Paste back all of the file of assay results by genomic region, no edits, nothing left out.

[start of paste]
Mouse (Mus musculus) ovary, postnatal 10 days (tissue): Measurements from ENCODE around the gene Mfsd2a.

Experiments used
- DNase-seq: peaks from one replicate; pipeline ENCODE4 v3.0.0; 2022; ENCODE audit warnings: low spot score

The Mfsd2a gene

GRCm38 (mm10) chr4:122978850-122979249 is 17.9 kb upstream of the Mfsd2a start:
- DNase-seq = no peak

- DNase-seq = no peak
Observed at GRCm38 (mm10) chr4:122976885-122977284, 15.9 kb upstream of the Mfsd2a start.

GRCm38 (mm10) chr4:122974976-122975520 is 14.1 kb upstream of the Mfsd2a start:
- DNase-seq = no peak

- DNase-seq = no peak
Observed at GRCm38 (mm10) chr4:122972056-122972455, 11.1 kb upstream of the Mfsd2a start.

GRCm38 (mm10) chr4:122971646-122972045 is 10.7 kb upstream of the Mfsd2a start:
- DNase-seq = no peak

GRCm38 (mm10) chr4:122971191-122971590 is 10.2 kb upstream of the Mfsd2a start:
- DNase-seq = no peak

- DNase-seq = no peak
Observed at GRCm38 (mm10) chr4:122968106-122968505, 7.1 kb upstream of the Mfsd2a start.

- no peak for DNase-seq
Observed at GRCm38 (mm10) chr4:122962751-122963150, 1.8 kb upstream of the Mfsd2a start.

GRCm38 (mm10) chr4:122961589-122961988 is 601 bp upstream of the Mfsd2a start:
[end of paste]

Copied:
Mouse (Mus musculus) ovary, postnatal 10 days (tissue): Measurements from ENCODE around the gene Mfsd2a.

Experiments used
- DNase-seq: peaks from one replicate; pipeline ENCODE4 v3.0.0; 2022; ENCODE audit warnings: low spot score

The Mfsd2a gene

GRCm38 (mm10) chr4:122978850-122979249 is 17.9 kb upstream of the Mfsd2a start:
- DNase-seq = no peak

- DNase-seq = no peak
Observed at GRCm38 (mm10) chr4:122976885-122977284, 15.9 kb upstream of the Mfsd2a start.

GRCm38 (mm10) chr4:122974976-122975520 is 14.1 kb upstream of the Mfsd2a start:
- DNase-seq = no peak

- DNase-seq = no peak
Observed at GRCm38 (mm10) chr4:122972056-122972455, 11.1 kb upstream of the Mfsd2a start.

GRCm38 (mm10) chr4:122971646-122972045 is 10.7 kb upstream of the Mfsd2a start:
- DNase-seq = no peak

GRCm38 (mm10) chr4:122971191-122971590 is 10.2 kb upstream of the Mfsd2a start:
- DNase-seq = no peak

- DNase-seq = no peak
Observed at GRCm38 (mm10) chr4:122968106-122968505, 7.1 kb upstream of the Mfsd2a start.

- no peak for DNase-seq
Observed at GRCm38 (mm10) chr4:122962751-122963150, 1.8 kb upstream of the Mfsd2a start.

GRCm38 (mm10) chr4:122961589-122961988 is 601 bp upstream of the Mfsd2a start: